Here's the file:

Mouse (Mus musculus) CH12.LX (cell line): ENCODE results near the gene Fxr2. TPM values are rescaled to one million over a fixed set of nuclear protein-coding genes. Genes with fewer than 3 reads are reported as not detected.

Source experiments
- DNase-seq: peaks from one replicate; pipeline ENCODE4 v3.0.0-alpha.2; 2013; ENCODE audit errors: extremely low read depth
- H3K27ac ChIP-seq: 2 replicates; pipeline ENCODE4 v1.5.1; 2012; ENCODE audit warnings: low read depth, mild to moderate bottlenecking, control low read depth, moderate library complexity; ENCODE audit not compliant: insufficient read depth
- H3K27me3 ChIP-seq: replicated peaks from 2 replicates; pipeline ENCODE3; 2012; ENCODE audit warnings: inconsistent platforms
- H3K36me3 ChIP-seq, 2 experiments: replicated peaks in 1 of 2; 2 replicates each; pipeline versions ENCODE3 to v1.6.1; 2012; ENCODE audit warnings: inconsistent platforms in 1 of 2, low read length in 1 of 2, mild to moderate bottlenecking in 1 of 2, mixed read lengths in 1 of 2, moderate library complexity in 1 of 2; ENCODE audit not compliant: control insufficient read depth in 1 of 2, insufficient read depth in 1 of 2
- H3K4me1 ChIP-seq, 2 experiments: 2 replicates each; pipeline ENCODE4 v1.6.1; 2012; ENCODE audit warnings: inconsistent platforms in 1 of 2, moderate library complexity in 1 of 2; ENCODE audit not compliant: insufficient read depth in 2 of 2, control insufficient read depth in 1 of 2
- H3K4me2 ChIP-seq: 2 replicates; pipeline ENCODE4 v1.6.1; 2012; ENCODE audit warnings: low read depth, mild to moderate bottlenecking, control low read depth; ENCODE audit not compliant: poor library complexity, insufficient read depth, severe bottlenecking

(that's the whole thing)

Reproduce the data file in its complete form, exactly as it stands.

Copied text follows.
Mouse (Mus musculus) CH12.LX (cell line): ENCODE results near the gene Fxr2. TPM values are rescaled to one million over a fixed set of nuclear protein-coding genes. Genes with fewer than 3 reads are reported as not detected.

Source experiments
- DNase-seq: peaks from one replicate; pipeline ENCODE4 v3.0.0-alpha.2; 2013; ENCODE audit errors: extremely low read depth
- H3K27ac ChIP-seq: 2 replicates; pipeline ENCODE4 v1.5.1; 2012; ENCODE audit warnings: low read depth, mild to moderate bottlenecking, control low read depth, moderate library complexity; ENCODE audit not compliant: insufficient read depth
- H3K27me3 ChIP-seq: replicated peaks from 2 replicates; pipeline ENCODE3; 2012; ENCODE audit warnings: inconsistent platforms
- H3K36me3 ChIP-seq, 2 experiments: replicated peaks in 1 of 2; 2 replicates each; pipeline versions ENCODE3 to v1.6.1; 2012; ENCODE audit warnings: inconsistent platforms in 1 of 2, low read length in 1 of 2, mild to moderate bottlenecking in 1 of 2, mixed read lengths in 1 of 2, moderate library complexity in 1 of 2; ENCODE audit not compliant: control insufficient read depth in 1 of 2, insufficient read depth in 1 of 2
- H3K4me1 ChIP-seq, 2 experiments: 2 replicates each; pipeline ENCODE4 v1.6.1; 2012; ENCODE audit warnings: inconsistent platforms in 1 of 2, moderate library complexity in 1 of 2; ENCODE audit not compliant: insufficient read depth in 2 of 2, control insufficient read depth in 1 of 2
- H3K4me2 ChIP-seq: 2 replicates; pipeline ENCODE4 v1.6.1; 2012; ENCODE audit warnings: low read depth, mild to moderate bottlenecking, control low read depth; ENCODE audit not compliant: poor library complexity, insufficient read depth, severe bottlenecking